Iran Supreme Leader Says 'Enemy' Triggering Unrest To Weaken Islamic Republic
June 04, 2022
Iran's supreme leader, Ayatollah Ali Khamenei, has accused the "enemy"-- a reference mainly to the United States -- of seeking to use protests to destabilize the Islamic Republic.
"Today the enemy counts on popular demonstrations to strike the Islamic system," Khamenei said in a speech on the anniversary of the death of the late founder of the Islamic Republic, Ayatollah Ruhollah Khomeini on June 4.
Khamenei, 82, said Iran's enemies try to pit its citizens "against the Islamic system" through psychological warfare, the Internet, and financial support.
Anti-government protests have increased in Iran in recent years.
Iranian security forces have brutally clamped down on popular protests over corruption that led to the collapse of a building in the southern city of Abadan, killing at least 38 people on May 23.
The collapse of the residential building has highlighted rising anger at Iran's establishment.
Protesters initially directed their fury at local authorities, but the target of their protests quickly turned to the clerical regime, with demonstrators chanting "Death to Khamenei" and "Death to the dictator," also a reference to the supreme leader.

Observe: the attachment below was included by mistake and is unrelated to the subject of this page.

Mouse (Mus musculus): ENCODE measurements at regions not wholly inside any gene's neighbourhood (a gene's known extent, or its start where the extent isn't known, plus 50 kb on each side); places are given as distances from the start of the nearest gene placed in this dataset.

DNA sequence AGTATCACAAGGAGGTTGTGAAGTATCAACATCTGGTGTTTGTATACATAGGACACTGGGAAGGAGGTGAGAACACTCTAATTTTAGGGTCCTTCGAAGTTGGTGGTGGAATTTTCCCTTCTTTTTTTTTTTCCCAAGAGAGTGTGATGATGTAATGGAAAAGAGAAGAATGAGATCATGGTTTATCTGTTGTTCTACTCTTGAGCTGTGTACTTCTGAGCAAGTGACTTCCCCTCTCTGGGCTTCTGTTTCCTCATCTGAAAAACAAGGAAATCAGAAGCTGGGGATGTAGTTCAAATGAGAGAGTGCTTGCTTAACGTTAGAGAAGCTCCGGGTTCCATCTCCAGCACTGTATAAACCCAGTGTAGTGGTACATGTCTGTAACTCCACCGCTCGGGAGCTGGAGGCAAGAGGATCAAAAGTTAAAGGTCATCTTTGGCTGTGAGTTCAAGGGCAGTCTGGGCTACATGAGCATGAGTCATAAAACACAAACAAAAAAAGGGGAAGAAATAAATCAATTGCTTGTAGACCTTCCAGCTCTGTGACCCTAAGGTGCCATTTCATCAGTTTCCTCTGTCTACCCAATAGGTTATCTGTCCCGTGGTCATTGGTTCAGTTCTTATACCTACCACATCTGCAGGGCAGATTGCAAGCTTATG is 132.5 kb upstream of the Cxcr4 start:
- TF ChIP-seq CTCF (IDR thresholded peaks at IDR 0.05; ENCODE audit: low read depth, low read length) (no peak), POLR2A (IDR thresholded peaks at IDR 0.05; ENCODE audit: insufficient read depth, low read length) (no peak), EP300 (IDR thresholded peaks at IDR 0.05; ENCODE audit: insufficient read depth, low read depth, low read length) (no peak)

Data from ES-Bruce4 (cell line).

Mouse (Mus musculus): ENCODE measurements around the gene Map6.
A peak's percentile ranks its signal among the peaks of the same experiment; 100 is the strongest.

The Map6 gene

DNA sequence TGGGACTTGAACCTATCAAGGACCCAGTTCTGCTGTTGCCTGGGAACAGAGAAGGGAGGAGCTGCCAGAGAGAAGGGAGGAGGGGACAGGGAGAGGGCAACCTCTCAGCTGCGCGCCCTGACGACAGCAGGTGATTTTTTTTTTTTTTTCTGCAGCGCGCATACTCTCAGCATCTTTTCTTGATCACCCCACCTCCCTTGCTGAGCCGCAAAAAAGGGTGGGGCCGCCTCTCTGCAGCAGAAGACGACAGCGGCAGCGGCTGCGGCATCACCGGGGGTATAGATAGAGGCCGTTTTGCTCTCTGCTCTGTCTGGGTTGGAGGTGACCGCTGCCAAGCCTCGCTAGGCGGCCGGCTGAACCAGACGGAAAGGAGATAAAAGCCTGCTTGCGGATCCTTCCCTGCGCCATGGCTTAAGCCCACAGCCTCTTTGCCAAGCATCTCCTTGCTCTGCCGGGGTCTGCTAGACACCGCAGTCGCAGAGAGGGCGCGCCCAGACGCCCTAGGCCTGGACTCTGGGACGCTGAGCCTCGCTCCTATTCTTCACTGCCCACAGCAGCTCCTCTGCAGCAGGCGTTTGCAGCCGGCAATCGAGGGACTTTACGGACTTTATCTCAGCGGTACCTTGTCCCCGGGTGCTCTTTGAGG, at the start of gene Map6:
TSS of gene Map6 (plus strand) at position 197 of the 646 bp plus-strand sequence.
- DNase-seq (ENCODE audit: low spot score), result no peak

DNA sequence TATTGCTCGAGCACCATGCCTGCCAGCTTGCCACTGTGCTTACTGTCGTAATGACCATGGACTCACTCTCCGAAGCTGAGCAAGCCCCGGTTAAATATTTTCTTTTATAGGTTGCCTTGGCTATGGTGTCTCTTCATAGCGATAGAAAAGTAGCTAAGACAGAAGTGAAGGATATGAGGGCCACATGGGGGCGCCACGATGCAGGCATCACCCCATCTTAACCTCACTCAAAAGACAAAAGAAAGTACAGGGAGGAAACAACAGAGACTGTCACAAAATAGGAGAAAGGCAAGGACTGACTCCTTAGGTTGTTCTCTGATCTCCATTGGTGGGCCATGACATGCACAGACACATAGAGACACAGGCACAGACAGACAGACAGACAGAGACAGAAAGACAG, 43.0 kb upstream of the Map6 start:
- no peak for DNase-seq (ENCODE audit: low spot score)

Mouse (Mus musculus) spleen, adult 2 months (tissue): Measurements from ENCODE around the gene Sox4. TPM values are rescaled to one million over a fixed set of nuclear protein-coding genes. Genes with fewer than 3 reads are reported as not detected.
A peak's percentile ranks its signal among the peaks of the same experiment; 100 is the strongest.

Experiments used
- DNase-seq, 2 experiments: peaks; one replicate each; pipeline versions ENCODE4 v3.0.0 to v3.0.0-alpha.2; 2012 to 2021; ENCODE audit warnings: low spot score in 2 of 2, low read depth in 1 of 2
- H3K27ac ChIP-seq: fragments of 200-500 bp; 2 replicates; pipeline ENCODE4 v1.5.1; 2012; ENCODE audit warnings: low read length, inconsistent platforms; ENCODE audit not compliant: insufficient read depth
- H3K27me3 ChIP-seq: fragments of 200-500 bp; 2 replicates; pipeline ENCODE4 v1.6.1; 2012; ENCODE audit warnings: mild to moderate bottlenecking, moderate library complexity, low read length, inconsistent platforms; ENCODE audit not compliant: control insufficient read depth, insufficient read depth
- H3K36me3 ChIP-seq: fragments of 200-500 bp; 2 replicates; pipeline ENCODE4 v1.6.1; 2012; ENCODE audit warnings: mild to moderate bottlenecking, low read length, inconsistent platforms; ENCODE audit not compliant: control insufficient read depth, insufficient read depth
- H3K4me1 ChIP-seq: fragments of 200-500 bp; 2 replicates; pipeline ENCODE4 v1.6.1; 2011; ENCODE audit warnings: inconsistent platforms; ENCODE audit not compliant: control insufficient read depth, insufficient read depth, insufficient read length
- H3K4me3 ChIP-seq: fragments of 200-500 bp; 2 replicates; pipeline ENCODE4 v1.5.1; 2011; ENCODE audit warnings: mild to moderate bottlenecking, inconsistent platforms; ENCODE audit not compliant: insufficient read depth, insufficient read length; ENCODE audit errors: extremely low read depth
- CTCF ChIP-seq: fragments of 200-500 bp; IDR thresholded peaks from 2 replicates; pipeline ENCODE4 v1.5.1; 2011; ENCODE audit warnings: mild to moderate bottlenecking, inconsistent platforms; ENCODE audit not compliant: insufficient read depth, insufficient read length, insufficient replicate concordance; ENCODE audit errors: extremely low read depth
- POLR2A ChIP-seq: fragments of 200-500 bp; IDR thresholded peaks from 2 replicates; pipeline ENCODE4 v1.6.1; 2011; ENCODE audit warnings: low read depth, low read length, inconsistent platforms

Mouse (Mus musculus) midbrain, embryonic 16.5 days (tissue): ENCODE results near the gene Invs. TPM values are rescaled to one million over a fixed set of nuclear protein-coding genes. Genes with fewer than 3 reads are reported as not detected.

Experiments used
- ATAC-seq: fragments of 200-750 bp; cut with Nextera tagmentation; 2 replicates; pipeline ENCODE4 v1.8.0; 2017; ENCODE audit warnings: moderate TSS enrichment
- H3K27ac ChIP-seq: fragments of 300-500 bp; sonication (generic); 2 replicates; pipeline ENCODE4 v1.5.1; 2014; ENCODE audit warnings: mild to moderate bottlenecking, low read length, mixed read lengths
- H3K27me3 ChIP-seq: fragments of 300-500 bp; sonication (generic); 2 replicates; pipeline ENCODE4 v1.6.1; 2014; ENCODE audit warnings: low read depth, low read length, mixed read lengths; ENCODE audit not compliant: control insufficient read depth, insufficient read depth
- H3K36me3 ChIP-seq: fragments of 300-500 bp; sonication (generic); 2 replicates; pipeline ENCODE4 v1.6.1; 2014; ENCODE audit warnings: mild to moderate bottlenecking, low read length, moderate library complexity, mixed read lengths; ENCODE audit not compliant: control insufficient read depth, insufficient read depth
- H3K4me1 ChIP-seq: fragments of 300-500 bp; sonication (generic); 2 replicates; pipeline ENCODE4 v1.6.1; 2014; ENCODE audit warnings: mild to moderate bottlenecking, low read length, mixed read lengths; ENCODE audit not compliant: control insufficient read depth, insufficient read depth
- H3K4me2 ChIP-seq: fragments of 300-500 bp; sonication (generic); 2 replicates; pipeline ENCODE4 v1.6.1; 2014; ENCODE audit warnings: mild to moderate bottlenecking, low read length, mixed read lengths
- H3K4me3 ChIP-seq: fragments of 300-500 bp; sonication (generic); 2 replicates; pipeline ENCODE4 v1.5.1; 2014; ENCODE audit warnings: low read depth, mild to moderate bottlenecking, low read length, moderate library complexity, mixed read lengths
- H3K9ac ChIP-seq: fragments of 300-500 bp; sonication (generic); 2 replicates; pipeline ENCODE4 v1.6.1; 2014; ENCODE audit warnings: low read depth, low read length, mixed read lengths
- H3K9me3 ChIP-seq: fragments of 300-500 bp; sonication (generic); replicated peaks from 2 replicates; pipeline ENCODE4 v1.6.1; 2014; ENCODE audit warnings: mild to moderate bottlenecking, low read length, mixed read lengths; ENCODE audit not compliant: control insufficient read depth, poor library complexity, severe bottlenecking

Authorities have disrupted the Internet and used tear gas to quell the rallies.
Before the protests over the building collapse, authorities had faced weeks of demonstrations in at least seven provinces over the skyrocketing prices of basic food items.
Iran has been struggling under the effect of sanctions reimposed by the United States since 2018 and this has been exacerbated by rising prices worldwide following Russia's invasion of Ukraine in February.
Based on reporting by AFP, AP, RFE/RL's Radio Farda
Copyright (c) 2022. RFE/RL, Inc. Reprinted with the permission of Radio Free Europe/Radio Liberty, 1201 Connecticut Ave., N.W. Washington DC 20036.
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